Tuesday, February 4, 2020

Quick interface update per user feedback

Release 4.2.1

A thanks to user J.G. who wrote: "'Im a software engineer, not a chemist. Approaching this website with just memory from a basic college chemistry class many years ago, so "helpful/not helpful" is more like "what parts felt natural to use/easy to understand". That said, this is so well done that I actually opted into a survey about a website. Great software. Sorry I'm not proficient enough in the subject to offer much suggestion, but a point that slowed me down starting to try to make a molecule was that I saw carbon underneath the editor and first could not figure out how to drag that in to start (rather than starting with a skeleton on the left. Tutorial cleared that right up, though. If I have to start with a skeleton, perhaps hide the "Additions" section or make it look visibly disabled until a skeleton is used." 

I hope you don't mind me sharing your review! Per feedback, the additions panel now actually IS visibly disabled until the molecule has been created by first giving it a primary skeleton. This feedback is EXACTLY what we're looking for. Keep it coming!

Saturday, February 1, 2020

Support for molecules with cycloalkane side chains, nested side chains, side chains with ether attachments, side chains attached to the parent skeleton with pi bonds and with atoms other than the first Carbon in the side chain, and introduction of support for the reactions used in the synthesis of pyrimethamine

Release 4.2.0

Perhaps the longest title of any entry thus far in the organic chem master blog. This update introduces support for, in general, molecules with more complex side chains. The main impetus for this update was actually to show the potential to take the power to unjustifiably and drastically raise prices for drugs like Daraprim away from greedy biotechnology CEOs like Martin Shkreli. Which of course is a very tall task, in no small part due to chemical patent restrictions, but hopefully the pathway synthesis search engine support added in this update will show a step in that direction and that one day the tool will be able to provide alternative synthesis pathways for important life saving medicines.

With that overarching goal in mind, the particular goal of this update was to empower the search engine to independently discover the same synthesis pathway to produce the drug Daraprim (pyrimethamine) that high school students in Sydney did in 2016. This pathway can be viewed in the image here: https://en.wikipedia.org/wiki/Pyrimethamine#/media/File:Pyrimethamine_traditional_synthesis.png .

The first step in achieving the discovery was to ensure that both the intermediate molecules involved in the synthesis and of course pyrimethamine itself were supported in both the interface and the search engine. The starting molecule, 1-chloro-4-(2-cyanoethyl)benzene, was actually already supported. The next intermediate molecule, 1-chloro-4-((2Z)-1-cyano-3-hydroxypent-2-en-2-yl)benzene, required adding support for side chains (in this case the 1-cyano-3-hydroxypent-2-en-2-yl radical) that were NOT attached to their parent chain at the first Carbon of the side chain. The proceeding intermediate molecule, the etherificated 1-chloro-4-((2Z)-1-cyano-3-methoxypent-2-en-2-yl)benzene, required adding support for side chains containing ethers. This of course leads to the concept of nested side chains! That is, the parent skeleton of a molecule can contain a side skeleton that itself contains a side skeleton. This was previously not allowed in the interface nor the search engine to keep the modeling simpler.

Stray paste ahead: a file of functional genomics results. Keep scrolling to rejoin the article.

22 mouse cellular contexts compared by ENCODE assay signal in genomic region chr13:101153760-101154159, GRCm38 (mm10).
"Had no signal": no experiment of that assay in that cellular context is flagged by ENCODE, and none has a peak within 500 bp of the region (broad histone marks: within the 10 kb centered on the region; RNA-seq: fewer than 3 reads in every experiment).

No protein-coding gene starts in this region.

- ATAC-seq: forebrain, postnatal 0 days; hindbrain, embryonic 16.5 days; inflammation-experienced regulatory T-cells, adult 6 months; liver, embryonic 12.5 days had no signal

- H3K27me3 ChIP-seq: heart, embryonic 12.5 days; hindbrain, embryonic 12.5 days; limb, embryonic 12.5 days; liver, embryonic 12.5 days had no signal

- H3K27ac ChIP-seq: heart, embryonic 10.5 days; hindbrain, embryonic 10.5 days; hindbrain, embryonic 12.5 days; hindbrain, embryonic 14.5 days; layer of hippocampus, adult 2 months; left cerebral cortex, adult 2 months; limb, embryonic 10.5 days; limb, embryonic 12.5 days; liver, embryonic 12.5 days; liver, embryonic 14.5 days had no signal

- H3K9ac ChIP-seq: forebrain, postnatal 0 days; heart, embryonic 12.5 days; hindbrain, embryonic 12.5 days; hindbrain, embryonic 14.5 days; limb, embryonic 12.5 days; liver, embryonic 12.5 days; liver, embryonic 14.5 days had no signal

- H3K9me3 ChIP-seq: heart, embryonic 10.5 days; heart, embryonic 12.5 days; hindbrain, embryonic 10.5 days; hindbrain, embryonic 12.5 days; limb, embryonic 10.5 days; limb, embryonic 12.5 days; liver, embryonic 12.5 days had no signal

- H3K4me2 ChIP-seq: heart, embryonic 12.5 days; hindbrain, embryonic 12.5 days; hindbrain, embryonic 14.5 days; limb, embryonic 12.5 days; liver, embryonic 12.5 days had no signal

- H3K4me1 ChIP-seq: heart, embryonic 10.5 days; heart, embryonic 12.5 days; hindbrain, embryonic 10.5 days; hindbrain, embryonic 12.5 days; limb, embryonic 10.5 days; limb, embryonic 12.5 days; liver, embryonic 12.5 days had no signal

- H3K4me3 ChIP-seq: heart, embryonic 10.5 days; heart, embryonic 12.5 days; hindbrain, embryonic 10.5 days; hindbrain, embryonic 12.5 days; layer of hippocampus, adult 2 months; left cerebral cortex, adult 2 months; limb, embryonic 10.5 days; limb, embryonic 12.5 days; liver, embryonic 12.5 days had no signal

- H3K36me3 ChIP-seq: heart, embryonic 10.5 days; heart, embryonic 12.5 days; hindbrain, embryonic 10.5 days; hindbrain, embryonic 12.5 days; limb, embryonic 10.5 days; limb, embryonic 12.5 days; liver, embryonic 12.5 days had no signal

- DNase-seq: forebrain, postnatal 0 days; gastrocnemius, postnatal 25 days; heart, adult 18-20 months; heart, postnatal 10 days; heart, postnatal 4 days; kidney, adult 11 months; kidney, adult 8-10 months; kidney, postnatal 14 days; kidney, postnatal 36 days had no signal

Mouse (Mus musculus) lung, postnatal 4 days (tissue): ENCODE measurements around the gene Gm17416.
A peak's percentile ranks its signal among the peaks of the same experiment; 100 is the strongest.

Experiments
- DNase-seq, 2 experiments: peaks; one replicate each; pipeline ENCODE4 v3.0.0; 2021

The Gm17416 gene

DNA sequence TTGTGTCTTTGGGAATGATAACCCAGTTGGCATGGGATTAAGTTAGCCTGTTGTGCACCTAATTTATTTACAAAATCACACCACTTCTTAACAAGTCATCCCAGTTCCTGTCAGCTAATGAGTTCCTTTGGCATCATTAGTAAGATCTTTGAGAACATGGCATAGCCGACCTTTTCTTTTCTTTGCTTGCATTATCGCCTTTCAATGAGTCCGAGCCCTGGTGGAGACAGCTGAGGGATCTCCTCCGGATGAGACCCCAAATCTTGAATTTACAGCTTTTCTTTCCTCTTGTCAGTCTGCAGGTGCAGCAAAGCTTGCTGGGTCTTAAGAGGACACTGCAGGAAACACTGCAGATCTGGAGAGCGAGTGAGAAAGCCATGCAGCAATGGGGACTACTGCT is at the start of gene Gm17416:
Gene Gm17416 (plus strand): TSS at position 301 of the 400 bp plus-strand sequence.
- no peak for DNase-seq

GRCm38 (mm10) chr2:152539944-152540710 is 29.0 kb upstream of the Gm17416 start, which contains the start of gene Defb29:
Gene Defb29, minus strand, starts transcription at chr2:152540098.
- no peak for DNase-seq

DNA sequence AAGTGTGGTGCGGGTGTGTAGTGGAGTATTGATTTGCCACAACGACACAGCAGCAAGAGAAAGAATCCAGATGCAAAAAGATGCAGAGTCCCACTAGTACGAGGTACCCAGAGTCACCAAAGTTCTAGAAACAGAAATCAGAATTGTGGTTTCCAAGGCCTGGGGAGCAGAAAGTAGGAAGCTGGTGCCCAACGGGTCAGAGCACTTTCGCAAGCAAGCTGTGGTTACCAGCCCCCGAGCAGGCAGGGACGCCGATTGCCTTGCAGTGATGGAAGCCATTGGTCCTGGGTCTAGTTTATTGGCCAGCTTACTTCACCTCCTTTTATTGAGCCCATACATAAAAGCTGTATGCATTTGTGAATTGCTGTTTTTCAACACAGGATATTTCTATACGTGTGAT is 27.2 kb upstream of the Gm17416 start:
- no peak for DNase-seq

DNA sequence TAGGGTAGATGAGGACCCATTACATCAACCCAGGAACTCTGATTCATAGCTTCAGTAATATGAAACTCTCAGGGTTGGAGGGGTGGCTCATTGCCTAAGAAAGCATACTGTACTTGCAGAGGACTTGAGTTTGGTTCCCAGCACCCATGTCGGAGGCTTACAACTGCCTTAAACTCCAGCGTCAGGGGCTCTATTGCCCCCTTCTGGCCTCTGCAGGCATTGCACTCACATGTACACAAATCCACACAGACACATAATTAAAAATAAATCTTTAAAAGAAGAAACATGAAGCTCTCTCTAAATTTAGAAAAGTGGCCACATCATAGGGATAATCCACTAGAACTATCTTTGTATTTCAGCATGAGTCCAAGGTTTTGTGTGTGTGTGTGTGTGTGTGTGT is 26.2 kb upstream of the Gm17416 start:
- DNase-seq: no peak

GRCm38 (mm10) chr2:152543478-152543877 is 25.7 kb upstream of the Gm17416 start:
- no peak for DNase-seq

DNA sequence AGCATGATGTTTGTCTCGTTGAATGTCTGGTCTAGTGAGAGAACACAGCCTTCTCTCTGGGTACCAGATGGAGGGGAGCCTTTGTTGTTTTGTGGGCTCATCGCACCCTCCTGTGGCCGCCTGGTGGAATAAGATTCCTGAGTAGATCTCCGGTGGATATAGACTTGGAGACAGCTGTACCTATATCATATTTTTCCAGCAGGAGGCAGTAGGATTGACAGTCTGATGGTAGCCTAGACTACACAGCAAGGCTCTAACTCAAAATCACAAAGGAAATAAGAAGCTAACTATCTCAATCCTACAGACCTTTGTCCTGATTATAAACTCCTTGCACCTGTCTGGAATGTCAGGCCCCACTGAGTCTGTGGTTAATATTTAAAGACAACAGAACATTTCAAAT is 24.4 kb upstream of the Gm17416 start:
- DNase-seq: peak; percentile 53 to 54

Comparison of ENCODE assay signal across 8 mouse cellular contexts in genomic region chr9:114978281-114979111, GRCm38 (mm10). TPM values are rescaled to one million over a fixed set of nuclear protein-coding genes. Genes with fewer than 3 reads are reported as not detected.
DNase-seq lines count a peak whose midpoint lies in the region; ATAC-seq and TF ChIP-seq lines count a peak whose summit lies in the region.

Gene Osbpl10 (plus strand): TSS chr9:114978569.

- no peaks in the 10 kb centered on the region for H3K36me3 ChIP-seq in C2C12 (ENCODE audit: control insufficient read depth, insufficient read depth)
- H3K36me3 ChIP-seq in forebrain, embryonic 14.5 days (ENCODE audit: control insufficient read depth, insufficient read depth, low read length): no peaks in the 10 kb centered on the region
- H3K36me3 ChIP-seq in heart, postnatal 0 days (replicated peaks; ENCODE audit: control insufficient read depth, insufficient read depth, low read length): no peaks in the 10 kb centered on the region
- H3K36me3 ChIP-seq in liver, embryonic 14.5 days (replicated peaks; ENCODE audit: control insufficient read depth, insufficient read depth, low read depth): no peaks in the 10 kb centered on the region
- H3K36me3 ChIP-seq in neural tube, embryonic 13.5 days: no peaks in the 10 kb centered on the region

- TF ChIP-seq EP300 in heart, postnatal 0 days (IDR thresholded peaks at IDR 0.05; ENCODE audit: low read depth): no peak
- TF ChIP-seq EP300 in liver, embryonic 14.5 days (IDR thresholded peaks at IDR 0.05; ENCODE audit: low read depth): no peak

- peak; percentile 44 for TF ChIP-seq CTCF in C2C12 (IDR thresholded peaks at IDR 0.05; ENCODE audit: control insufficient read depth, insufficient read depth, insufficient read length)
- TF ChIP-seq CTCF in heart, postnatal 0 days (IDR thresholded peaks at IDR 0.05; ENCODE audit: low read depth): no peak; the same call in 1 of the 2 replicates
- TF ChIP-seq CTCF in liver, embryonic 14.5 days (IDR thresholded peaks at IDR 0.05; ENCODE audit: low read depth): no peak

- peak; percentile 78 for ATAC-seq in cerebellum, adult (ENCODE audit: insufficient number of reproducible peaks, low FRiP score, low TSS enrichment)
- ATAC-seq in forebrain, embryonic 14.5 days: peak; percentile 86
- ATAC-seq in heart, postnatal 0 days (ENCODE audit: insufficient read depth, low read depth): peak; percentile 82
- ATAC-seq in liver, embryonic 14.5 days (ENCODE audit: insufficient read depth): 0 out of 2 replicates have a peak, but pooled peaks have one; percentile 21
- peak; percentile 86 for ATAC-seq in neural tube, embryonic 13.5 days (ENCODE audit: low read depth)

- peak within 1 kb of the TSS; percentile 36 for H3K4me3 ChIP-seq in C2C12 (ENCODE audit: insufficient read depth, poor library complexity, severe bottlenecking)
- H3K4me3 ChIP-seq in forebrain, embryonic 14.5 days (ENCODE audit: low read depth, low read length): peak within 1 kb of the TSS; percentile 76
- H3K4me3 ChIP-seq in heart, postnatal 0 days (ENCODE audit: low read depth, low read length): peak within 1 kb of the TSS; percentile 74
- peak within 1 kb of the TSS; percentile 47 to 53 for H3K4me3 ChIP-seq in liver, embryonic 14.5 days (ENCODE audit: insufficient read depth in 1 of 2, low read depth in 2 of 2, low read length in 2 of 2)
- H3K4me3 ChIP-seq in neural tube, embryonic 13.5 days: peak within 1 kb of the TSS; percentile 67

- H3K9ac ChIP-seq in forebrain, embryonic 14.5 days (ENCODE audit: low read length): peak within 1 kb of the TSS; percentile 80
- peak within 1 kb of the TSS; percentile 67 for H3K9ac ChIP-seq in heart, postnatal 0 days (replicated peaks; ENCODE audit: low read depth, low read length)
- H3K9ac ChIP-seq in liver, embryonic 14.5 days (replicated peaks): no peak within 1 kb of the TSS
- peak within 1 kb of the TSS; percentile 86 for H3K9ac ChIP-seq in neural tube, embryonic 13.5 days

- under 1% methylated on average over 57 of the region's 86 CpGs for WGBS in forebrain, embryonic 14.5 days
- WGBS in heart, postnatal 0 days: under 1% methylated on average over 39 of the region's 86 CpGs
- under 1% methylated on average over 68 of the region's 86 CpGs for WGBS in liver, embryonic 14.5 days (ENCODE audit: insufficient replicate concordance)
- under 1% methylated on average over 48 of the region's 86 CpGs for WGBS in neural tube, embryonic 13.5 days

And, finally, support for the molecule pyrimethamine itself, or as know by its IUPAC name 5-(4-chlorophenyl)-6-ethylpyrimidine-2,4-diamine. Support for this molecule specifically required adding support for side chains that are cycloalkanes which in turn required the introduction of an algorithm to determine which of two attached cycloalkanes should function as the primary skeleton. In particular, should the pyrimidine ring be considered the primary skeleton of the molecule or should the chlorobenzene ring be considered the primary skeleton.

As a side note, support was also added for molecules containing side skeletons bonded to the primary skeleton with a pi bond, such as propylidenecyclohexane.

After support for ALL intermediate molecules and the product was added, it was time to add support for the reactions. Support for the following three reactions was added to the pathway search engine: Ethyl propionate condensation, Diazomethane etherification, and Guanidine condensation.

And once all modifications were in place, the search engine was able to successfully "rediscover" the synthesis pathway of Daraprim.

Standards: Per usual, IUPAC naming rules were followed. In particular, the style for nomenclature used for radicals with a Carbon atom with a locant other than 1 attached to the parent skeleton was to use the locant followed by "-yl or -ylidine" as in (propan-2-yl)cyclohexane. The radical prefix "ylidine" was used to indicate the radical was attached to the parent via a double bond. The condensation reactions were modeled after the wikpedia article, employing the strong deactivation properties of the cyano group. The etherification via diazomethane reaction was also modeled after the wikipedia article.

Controls: No new controls were introduced. The user can still create the molecules via the molecule design tool or entering the IUPAC name in the interface and click the beaker icon to perform a synthesis pathway search.

Future Considerations: Hopefully even more power can be added to the pathway search engine via support for more complex molecules, more reactions, and more efficient search techniques in the future.

Wednesday, October 23, 2019

Introduction of click to select and place element option in normal size screen version of molecule design and fix for heteroatom tutorial bug

Release 4.1.2